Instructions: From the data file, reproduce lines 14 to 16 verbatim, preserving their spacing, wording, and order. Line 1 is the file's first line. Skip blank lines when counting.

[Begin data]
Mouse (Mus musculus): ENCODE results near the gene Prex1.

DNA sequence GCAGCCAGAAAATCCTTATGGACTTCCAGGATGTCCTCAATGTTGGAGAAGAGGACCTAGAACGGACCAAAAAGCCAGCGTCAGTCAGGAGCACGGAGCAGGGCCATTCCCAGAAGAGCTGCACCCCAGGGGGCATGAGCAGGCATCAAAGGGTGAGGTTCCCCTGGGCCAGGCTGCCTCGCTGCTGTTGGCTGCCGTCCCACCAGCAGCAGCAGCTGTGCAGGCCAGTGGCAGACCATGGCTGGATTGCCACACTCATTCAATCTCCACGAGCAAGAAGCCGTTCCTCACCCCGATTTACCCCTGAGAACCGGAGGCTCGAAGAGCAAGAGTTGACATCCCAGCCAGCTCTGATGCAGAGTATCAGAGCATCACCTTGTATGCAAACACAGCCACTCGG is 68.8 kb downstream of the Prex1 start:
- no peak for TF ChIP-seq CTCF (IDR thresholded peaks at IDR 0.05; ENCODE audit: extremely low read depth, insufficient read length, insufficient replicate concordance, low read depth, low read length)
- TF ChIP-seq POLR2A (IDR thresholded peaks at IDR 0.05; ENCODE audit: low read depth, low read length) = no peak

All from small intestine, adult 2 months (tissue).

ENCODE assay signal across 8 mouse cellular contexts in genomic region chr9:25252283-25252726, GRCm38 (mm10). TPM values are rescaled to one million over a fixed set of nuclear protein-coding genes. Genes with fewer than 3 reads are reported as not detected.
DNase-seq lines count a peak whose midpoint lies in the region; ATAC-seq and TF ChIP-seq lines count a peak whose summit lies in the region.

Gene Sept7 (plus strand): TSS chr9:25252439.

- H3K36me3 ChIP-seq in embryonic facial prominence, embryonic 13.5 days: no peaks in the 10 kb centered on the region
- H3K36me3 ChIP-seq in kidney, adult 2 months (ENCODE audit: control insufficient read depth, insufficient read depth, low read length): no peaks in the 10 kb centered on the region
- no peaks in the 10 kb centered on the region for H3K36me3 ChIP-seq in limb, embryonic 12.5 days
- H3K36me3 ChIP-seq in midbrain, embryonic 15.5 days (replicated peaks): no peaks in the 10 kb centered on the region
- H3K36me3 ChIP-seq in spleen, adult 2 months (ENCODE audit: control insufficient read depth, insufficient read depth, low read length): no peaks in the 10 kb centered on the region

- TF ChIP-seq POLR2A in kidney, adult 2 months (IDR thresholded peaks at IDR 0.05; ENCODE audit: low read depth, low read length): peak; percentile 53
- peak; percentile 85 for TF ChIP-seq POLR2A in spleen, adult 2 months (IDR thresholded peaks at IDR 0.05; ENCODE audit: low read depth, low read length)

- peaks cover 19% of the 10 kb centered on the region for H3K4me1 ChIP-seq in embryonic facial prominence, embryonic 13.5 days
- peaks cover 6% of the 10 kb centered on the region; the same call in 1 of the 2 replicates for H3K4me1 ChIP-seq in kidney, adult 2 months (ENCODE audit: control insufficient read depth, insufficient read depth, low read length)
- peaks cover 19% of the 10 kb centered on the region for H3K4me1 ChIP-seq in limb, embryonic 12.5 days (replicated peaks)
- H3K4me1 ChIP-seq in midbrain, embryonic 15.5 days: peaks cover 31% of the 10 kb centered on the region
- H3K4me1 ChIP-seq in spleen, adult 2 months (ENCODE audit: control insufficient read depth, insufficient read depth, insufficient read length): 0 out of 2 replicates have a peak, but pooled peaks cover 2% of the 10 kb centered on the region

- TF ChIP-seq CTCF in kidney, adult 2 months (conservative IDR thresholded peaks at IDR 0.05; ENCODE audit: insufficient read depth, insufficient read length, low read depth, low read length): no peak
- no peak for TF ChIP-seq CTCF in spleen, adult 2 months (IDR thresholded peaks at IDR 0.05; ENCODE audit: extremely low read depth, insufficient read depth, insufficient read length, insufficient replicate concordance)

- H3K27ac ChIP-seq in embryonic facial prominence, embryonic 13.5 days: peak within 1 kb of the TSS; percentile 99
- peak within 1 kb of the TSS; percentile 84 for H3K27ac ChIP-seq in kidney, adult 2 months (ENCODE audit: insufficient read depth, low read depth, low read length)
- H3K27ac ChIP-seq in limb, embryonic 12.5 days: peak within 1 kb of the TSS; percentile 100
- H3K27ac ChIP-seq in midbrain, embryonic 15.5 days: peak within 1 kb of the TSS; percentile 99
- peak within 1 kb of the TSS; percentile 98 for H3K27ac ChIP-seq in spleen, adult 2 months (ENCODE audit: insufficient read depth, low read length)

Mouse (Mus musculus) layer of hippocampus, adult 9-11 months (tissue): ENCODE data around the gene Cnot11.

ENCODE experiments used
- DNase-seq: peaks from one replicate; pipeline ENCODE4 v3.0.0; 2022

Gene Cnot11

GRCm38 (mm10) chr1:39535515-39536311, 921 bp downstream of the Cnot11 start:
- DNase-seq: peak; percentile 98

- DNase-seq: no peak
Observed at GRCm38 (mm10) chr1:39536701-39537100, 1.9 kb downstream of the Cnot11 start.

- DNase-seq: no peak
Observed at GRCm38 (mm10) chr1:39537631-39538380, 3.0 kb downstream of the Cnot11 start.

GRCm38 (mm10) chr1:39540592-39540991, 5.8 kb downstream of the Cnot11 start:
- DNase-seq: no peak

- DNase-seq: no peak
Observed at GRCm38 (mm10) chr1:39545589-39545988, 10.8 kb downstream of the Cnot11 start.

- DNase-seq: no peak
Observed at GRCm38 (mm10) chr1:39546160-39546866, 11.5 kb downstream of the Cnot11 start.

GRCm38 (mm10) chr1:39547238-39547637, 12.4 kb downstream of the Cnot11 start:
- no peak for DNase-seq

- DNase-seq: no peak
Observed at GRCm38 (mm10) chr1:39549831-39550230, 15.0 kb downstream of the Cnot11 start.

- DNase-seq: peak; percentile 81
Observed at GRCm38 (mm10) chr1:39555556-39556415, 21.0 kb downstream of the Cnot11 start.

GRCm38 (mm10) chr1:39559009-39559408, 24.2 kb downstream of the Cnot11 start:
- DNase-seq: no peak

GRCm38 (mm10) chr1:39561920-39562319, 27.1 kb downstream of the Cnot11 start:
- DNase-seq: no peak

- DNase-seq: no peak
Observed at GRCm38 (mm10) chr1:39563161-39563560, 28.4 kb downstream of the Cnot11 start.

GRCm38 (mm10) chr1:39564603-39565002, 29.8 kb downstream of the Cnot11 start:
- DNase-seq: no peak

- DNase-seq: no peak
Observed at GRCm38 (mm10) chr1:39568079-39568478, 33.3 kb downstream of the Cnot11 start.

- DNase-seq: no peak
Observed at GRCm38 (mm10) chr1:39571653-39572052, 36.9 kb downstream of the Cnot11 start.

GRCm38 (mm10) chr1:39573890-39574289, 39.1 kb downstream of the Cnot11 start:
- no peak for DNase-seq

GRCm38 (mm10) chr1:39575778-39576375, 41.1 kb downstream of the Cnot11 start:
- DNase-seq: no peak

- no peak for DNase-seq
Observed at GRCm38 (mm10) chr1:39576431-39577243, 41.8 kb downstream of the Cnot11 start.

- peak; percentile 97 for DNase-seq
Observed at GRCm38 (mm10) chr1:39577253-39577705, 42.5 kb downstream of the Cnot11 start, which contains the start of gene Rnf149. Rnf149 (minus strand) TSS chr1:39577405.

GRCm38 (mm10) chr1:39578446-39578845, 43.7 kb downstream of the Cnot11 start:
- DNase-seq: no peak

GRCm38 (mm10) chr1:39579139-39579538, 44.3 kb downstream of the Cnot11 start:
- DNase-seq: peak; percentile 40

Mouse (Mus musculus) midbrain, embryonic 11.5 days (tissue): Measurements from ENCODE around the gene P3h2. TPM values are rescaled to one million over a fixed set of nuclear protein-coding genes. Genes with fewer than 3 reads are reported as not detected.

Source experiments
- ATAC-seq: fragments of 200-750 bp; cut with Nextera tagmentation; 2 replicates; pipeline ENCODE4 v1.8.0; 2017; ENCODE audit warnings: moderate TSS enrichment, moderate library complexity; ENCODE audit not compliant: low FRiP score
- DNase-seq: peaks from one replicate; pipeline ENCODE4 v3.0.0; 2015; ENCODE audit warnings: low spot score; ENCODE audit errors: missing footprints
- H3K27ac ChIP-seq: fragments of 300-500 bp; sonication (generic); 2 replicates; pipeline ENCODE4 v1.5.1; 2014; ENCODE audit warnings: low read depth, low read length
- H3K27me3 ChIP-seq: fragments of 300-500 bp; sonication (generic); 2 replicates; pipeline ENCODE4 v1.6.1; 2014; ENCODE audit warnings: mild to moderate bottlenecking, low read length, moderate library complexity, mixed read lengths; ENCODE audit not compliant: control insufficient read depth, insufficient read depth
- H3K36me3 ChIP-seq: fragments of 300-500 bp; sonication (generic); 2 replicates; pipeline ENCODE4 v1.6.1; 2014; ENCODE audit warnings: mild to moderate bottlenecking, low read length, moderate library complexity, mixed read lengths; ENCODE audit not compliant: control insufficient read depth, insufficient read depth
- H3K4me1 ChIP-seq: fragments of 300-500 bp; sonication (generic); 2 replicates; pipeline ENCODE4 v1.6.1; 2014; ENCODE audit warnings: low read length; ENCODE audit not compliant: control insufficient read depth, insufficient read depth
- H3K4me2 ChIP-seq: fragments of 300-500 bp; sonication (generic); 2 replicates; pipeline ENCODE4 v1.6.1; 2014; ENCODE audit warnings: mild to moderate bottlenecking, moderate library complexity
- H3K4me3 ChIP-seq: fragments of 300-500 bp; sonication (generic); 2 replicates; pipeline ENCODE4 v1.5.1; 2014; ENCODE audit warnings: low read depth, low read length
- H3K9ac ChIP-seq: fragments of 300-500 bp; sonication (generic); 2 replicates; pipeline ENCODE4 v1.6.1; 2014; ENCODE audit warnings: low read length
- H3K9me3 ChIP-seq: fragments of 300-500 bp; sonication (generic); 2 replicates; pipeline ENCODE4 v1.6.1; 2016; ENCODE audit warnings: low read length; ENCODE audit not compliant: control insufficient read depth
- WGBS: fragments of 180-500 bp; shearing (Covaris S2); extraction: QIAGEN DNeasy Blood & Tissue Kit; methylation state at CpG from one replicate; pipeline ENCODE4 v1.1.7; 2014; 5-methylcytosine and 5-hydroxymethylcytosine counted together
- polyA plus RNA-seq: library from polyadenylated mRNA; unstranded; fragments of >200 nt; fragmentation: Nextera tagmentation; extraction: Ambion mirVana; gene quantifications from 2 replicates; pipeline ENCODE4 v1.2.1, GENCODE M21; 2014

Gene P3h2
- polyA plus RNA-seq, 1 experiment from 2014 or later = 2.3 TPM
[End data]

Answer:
- TF ChIP-seq POLR2A in kidney, adult 2 months (IDR thresholded peaks at IDR 0.05; ENCODE audit: low read depth, low read length): peak; percentile 53
- peak; percentile 85 for TF ChIP-seq POLR2A in spleen, adult 2 months (IDR thresholded peaks at IDR 0.05; ENCODE audit: low read depth, low read length)

- peaks cover 19% of the 10 kb centered on the region for H3K4me1 ChIP-seq in embryonic facial prominence, embryonic 13.5 days